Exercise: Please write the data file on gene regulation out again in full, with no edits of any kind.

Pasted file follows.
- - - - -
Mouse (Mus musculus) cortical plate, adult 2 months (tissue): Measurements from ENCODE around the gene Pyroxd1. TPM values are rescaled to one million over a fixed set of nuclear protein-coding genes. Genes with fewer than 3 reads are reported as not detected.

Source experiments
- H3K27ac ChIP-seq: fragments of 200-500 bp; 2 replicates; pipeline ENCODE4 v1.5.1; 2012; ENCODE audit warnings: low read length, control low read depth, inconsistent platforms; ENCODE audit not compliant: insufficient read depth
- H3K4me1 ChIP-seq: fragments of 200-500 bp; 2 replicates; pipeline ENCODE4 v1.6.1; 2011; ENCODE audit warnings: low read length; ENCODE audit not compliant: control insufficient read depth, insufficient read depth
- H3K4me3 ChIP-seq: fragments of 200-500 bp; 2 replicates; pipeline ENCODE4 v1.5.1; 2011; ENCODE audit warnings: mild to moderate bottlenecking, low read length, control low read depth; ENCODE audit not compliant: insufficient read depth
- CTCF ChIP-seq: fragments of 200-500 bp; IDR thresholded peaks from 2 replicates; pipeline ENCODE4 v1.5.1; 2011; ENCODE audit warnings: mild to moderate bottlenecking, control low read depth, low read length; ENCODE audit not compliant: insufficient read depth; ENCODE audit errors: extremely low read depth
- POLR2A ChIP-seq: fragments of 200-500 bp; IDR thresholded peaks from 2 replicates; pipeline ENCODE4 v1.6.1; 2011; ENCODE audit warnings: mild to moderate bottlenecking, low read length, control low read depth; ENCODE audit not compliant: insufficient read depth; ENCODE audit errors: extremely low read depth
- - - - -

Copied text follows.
Mouse (Mus musculus) cortical plate, adult 2 months (tissue): Measurements from ENCODE around the gene Pyroxd1. TPM values are rescaled to one million over a fixed set of nuclear protein-coding genes. Genes with fewer than 3 reads are reported as not detected.

Source experiments
- H3K27ac ChIP-seq: fragments of 200-500 bp; 2 replicates; pipeline ENCODE4 v1.5.1; 2012; ENCODE audit warnings: low read length, control low read depth, inconsistent platforms; ENCODE audit not compliant: insufficient read depth
- H3K4me1 ChIP-seq: fragments of 200-500 bp; 2 replicates; pipeline ENCODE4 v1.6.1; 2011; ENCODE audit warnings: low read length; ENCODE audit not compliant: control insufficient read depth, insufficient read depth
- H3K4me3 ChIP-seq: fragments of 200-500 bp; 2 replicates; pipeline ENCODE4 v1.5.1; 2011; ENCODE audit warnings: mild to moderate bottlenecking, low read length, control low read depth; ENCODE audit not compliant: insufficient read depth
- CTCF ChIP-seq: fragments of 200-500 bp; IDR thresholded peaks from 2 replicates; pipeline ENCODE4 v1.5.1; 2011; ENCODE audit warnings: mild to moderate bottlenecking, control low read depth, low read length; ENCODE audit not compliant: insufficient read depth; ENCODE audit errors: extremely low read depth
- POLR2A ChIP-seq: fragments of 200-500 bp; IDR thresholded peaks from 2 replicates; pipeline ENCODE4 v1.6.1; 2011; ENCODE audit warnings: mild to moderate bottlenecking, low read length, control low read depth; ENCODE audit not compliant: insufficient read depth; ENCODE audit errors: extremely low read depth